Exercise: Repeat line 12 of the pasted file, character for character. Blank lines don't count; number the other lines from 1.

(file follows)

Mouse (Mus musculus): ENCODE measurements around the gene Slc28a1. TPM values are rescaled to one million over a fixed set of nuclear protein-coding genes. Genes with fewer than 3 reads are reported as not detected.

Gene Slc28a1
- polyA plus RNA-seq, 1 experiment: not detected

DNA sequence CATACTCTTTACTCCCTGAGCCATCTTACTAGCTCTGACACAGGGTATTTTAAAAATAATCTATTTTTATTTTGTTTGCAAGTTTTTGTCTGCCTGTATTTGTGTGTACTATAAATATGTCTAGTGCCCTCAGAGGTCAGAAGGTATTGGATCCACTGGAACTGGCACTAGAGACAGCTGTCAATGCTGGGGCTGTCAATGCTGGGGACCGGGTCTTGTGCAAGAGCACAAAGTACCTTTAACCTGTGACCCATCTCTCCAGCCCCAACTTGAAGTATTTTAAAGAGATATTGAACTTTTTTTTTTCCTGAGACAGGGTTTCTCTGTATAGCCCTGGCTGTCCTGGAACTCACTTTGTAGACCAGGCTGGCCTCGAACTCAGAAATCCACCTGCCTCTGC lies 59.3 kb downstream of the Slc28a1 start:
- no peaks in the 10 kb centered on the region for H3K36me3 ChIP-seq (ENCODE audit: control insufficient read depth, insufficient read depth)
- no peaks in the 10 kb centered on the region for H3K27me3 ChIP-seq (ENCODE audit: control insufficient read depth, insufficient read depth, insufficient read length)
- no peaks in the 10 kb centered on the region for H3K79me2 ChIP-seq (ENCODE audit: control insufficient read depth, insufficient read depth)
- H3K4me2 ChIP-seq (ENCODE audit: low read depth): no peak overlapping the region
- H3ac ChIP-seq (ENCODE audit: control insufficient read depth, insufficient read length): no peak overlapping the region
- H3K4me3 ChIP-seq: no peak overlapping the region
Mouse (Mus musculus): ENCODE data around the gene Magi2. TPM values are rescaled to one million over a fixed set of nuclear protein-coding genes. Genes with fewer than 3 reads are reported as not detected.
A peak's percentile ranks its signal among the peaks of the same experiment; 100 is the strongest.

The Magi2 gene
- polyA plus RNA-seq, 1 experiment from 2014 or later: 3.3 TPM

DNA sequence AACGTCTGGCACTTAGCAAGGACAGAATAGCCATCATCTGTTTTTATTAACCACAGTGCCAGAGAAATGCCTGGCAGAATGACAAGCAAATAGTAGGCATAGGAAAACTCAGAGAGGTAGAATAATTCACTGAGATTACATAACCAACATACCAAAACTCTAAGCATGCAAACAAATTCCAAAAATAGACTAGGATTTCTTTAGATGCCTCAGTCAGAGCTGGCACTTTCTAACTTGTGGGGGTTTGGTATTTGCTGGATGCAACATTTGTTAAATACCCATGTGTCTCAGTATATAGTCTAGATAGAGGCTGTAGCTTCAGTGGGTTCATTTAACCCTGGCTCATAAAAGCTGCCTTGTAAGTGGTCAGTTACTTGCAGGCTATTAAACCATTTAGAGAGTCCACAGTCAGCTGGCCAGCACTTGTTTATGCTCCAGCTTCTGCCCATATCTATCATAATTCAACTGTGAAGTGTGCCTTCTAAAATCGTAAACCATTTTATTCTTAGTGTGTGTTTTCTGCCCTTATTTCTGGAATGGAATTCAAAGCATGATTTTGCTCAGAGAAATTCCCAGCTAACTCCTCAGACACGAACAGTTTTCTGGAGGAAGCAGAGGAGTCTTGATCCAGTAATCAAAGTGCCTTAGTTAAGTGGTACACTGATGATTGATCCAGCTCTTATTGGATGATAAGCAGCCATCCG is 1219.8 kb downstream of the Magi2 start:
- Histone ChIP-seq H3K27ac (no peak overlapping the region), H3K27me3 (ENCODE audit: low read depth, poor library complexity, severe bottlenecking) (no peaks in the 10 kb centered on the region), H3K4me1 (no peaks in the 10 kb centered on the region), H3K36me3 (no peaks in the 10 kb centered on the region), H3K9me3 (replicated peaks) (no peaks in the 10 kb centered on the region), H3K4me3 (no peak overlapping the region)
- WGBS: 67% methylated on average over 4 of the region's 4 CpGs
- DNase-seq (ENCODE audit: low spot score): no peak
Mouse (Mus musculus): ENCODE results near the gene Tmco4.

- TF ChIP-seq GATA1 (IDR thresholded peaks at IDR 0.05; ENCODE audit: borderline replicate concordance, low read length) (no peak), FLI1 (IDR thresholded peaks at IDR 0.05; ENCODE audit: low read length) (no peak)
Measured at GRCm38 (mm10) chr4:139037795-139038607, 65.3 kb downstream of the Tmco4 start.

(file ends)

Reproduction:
A peak's percentile ranks its signal among the peaks of the same experiment; 100 is the strongest.